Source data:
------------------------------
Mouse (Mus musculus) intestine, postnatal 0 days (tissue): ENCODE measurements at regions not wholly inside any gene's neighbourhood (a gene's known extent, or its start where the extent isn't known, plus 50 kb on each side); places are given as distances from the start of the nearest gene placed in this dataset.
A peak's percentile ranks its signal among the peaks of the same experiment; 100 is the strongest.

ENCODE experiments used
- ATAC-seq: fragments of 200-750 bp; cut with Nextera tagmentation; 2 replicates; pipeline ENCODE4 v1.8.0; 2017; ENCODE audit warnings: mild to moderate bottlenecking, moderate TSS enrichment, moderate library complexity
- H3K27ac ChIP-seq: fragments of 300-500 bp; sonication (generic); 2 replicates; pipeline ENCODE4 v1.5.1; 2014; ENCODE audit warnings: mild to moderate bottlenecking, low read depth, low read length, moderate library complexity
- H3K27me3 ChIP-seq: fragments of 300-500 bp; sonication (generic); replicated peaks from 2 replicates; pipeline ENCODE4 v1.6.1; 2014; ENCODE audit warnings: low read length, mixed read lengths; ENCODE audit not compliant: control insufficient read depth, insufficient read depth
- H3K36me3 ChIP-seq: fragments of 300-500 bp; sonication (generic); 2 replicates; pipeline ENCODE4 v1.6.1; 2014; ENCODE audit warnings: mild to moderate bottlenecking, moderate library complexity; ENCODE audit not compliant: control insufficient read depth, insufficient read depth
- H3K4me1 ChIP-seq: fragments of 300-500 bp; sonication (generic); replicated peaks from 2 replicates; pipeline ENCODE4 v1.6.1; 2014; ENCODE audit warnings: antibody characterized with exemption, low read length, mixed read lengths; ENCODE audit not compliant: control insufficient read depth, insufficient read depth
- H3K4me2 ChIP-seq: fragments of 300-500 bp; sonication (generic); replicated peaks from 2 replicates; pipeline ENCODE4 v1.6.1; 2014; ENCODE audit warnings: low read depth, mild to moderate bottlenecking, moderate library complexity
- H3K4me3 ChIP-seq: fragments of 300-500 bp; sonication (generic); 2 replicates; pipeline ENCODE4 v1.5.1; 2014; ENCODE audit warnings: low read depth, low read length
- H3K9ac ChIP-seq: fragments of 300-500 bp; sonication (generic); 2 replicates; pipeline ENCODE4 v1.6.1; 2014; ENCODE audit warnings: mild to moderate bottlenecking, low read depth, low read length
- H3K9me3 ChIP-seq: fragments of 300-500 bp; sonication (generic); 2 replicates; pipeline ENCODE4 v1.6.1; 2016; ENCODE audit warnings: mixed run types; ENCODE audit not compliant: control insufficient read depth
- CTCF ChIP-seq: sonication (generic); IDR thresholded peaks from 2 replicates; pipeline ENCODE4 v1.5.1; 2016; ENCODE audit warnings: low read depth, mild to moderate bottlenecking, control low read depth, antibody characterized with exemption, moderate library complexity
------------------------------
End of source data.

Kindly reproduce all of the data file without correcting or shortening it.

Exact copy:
Mouse (Mus musculus) intestine, postnatal 0 days (tissue): ENCODE measurements at regions not wholly inside any gene's neighbourhood (a gene's known extent, or its start where the extent isn't known, plus 50 kb on each side); places are given as distances from the start of the nearest gene placed in this dataset.
A peak's percentile ranks its signal among the peaks of the same experiment; 100 is the strongest.

ENCODE experiments used
- ATAC-seq: fragments of 200-750 bp; cut with Nextera tagmentation; 2 replicates; pipeline ENCODE4 v1.8.0; 2017; ENCODE audit warnings: mild to moderate bottlenecking, moderate TSS enrichment, moderate library complexity
- H3K27ac ChIP-seq: fragments of 300-500 bp; sonication (generic); 2 replicates; pipeline ENCODE4 v1.5.1; 2014; ENCODE audit warnings: mild to moderate bottlenecking, low read depth, low read length, moderate library complexity
- H3K27me3 ChIP-seq: fragments of 300-500 bp; sonication (generic); replicated peaks from 2 replicates; pipeline ENCODE4 v1.6.1; 2014; ENCODE audit warnings: low read length, mixed read lengths; ENCODE audit not compliant: control insufficient read depth, insufficient read depth
- H3K36me3 ChIP-seq: fragments of 300-500 bp; sonication (generic); 2 replicates; pipeline ENCODE4 v1.6.1; 2014; ENCODE audit warnings: mild to moderate bottlenecking, moderate library complexity; ENCODE audit not compliant: control insufficient read depth, insufficient read depth
- H3K4me1 ChIP-seq: fragments of 300-500 bp; sonication (generic); replicated peaks from 2 replicates; pipeline ENCODE4 v1.6.1; 2014; ENCODE audit warnings: antibody characterized with exemption, low read length, mixed read lengths; ENCODE audit not compliant: control insufficient read depth, insufficient read depth
- H3K4me2 ChIP-seq: fragments of 300-500 bp; sonication (generic); replicated peaks from 2 replicates; pipeline ENCODE4 v1.6.1; 2014; ENCODE audit warnings: low read depth, mild to moderate bottlenecking, moderate library complexity
- H3K4me3 ChIP-seq: fragments of 300-500 bp; sonication (generic); 2 replicates; pipeline ENCODE4 v1.5.1; 2014; ENCODE audit warnings: low read depth, low read length
- H3K9ac ChIP-seq: fragments of 300-500 bp; sonication (generic); 2 replicates; pipeline ENCODE4 v1.6.1; 2014; ENCODE audit warnings: mild to moderate bottlenecking, low read depth, low read length
- H3K9me3 ChIP-seq: fragments of 300-500 bp; sonication (generic); 2 replicates; pipeline ENCODE4 v1.6.1; 2016; ENCODE audit warnings: mixed run types; ENCODE audit not compliant: control insufficient read depth
- CTCF ChIP-seq: sonication (generic); IDR thresholded peaks from 2 replicates; pipeline ENCODE4 v1.5.1; 2016; ENCODE audit warnings: low read depth, mild to moderate bottlenecking, control low read depth, antibody characterized with exemption, moderate library complexity